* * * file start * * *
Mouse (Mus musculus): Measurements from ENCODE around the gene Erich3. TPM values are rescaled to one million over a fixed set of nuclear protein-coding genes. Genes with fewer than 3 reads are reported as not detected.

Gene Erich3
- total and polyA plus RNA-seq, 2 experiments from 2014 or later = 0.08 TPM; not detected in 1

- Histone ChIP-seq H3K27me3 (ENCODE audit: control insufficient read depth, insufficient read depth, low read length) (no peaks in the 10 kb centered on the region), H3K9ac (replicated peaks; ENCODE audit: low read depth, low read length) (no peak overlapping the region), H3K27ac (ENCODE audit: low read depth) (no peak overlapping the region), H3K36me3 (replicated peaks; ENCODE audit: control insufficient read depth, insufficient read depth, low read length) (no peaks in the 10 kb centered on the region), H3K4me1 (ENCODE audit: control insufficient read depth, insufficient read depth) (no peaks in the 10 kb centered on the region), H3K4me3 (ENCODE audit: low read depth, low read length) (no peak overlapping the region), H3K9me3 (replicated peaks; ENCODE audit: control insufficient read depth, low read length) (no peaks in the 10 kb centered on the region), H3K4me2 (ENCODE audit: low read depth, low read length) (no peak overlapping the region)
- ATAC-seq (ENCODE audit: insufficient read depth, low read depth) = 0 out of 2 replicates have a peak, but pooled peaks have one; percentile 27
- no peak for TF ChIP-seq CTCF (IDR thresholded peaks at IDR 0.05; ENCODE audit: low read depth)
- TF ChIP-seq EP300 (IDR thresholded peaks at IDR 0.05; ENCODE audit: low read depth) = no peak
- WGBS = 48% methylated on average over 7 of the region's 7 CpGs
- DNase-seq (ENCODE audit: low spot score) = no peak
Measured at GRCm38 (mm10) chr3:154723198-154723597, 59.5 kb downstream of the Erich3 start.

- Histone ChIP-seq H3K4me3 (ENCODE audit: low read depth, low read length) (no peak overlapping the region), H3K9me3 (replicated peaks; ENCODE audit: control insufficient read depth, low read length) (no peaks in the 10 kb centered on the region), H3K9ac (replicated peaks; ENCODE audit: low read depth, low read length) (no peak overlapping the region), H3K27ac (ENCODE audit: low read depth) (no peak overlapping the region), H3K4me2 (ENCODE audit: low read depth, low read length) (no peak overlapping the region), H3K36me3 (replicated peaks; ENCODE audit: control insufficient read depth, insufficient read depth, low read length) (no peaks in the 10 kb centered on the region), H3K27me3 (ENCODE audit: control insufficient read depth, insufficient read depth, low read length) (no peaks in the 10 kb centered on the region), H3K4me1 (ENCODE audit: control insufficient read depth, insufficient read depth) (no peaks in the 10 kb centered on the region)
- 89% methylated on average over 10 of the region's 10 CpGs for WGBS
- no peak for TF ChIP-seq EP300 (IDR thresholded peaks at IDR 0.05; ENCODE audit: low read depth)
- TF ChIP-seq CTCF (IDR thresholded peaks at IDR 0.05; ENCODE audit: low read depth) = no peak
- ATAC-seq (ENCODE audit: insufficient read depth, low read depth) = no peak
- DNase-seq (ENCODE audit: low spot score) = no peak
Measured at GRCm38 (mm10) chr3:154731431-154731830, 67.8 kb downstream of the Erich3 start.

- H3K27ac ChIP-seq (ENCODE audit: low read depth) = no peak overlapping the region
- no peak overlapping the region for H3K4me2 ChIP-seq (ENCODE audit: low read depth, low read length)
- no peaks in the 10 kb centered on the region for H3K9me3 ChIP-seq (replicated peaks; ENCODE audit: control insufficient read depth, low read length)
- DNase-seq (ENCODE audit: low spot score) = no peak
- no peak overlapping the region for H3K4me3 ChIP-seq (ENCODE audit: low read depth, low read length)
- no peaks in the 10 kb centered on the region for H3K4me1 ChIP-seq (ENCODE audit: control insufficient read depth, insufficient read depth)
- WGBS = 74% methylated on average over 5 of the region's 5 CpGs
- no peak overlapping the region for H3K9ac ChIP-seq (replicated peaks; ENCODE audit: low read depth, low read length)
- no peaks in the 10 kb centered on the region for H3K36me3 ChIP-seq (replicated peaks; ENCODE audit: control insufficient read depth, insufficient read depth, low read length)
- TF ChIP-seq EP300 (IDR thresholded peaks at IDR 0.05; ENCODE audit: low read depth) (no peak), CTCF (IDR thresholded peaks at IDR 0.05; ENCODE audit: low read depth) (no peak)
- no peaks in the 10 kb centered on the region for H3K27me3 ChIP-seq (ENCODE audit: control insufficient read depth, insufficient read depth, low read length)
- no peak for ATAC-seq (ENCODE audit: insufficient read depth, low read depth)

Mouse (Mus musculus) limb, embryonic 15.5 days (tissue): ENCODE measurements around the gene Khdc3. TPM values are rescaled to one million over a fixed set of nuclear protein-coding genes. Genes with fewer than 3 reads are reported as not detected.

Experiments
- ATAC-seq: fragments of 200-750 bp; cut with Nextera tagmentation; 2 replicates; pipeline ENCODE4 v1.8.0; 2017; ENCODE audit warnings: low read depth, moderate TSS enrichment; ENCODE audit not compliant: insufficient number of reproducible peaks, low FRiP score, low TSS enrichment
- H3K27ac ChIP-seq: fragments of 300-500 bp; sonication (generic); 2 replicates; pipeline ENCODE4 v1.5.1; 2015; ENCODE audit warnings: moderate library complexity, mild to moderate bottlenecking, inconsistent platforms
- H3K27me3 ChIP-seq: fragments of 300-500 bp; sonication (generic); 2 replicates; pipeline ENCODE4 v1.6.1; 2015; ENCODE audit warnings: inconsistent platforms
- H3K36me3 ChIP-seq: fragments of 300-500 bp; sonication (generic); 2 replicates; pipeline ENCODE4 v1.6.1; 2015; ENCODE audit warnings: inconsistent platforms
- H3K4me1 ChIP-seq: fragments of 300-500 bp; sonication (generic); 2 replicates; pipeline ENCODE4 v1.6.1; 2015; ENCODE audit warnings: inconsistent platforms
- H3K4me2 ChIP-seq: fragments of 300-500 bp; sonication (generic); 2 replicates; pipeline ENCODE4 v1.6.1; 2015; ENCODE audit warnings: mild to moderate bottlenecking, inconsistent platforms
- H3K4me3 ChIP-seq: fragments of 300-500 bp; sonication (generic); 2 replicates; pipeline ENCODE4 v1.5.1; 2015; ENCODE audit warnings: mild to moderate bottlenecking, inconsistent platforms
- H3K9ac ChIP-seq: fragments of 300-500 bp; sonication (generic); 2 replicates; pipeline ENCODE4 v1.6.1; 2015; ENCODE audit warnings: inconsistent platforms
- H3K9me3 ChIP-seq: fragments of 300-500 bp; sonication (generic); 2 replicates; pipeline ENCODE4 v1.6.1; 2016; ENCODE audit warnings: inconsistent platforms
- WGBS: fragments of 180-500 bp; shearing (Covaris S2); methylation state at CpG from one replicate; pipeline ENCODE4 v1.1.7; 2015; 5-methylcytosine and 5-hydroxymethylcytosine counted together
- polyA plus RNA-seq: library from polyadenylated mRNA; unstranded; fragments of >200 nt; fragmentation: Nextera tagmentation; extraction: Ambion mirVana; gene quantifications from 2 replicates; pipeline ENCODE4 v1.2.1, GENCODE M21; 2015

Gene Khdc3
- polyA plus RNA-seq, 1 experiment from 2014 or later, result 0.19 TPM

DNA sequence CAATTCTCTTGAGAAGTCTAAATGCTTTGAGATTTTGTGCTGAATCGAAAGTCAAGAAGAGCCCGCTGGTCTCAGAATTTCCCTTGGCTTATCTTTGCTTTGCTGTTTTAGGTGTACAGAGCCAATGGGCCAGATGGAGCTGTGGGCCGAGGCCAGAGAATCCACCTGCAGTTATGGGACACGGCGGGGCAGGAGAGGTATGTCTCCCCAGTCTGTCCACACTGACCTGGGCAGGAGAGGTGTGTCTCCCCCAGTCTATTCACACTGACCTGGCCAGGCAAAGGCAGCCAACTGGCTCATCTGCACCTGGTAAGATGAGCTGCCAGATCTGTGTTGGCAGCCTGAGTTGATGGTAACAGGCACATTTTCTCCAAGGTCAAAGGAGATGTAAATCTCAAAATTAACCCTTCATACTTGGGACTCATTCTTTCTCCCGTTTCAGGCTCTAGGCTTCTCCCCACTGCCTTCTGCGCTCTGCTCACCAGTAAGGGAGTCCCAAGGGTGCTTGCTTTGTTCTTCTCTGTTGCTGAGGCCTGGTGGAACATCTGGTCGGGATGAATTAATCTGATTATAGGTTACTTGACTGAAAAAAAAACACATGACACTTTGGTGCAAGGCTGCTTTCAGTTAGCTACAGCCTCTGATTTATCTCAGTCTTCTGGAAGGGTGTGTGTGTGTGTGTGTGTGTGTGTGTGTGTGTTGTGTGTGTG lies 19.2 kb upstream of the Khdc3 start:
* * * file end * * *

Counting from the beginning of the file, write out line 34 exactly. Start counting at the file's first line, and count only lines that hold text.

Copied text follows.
- H3K27me3 ChIP-seq: fragments of 300-500 bp; sonication (generic); 2 replicates; pipeline ENCODE4 v1.6.1; 2015; ENCODE audit warnings: inconsistent platforms